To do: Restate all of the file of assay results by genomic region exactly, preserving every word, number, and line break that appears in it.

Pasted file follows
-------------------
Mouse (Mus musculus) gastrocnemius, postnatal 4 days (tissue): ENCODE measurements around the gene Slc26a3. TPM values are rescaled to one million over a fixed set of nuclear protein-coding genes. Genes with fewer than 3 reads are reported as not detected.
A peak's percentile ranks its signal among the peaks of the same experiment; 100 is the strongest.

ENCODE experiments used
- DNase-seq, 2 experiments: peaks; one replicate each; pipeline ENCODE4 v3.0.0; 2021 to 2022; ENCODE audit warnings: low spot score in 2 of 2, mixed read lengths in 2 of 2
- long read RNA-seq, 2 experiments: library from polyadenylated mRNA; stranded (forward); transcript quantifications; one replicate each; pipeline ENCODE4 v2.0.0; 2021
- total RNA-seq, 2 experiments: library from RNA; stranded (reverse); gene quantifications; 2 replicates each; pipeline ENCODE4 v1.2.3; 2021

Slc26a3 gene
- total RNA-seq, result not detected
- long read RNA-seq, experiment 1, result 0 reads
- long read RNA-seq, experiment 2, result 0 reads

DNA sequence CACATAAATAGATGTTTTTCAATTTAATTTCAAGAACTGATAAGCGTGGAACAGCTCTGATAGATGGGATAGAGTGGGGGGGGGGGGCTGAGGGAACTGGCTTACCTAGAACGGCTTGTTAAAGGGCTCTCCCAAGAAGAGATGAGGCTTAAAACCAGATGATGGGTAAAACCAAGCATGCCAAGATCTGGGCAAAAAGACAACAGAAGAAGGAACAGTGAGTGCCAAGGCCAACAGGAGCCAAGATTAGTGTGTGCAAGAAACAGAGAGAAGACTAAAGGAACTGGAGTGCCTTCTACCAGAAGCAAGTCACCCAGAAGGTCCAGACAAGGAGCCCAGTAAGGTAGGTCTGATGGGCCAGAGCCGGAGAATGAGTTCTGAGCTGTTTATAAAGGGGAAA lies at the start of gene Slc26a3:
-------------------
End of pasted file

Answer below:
Mouse (Mus musculus) gastrocnemius, postnatal 4 days (tissue): ENCODE measurements around the gene Slc26a3. TPM values are rescaled to one million over a fixed set of nuclear protein-coding genes. Genes with fewer than 3 reads are reported as not detected.
A peak's percentile ranks its signal among the peaks of the same experiment; 100 is the strongest.

ENCODE experiments used
- DNase-seq, 2 experiments: peaks; one replicate each; pipeline ENCODE4 v3.0.0; 2021 to 2022; ENCODE audit warnings: low spot score in 2 of 2, mixed read lengths in 2 of 2
- long read RNA-seq, 2 experiments: library from polyadenylated mRNA; stranded (forward); transcript quantifications; one replicate each; pipeline ENCODE4 v2.0.0; 2021
- total RNA-seq, 2 experiments: library from RNA; stranded (reverse); gene quantifications; 2 replicates each; pipeline ENCODE4 v1.2.3; 2021

Slc26a3 gene
- total RNA-seq, result not detected
- long read RNA-seq, experiment 1, result 0 reads
- long read RNA-seq, experiment 2, result 0 reads

DNA sequence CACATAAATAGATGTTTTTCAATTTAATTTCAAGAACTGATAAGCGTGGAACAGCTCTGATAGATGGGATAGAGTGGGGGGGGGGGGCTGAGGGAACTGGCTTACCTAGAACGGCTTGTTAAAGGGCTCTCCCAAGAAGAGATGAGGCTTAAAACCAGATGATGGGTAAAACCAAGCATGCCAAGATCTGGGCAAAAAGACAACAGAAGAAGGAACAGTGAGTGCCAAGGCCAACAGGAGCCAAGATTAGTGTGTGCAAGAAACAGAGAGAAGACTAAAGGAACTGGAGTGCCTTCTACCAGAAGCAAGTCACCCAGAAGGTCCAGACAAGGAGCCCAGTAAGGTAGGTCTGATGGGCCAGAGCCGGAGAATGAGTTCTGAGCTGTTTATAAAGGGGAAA lies at the start of gene Slc26a3: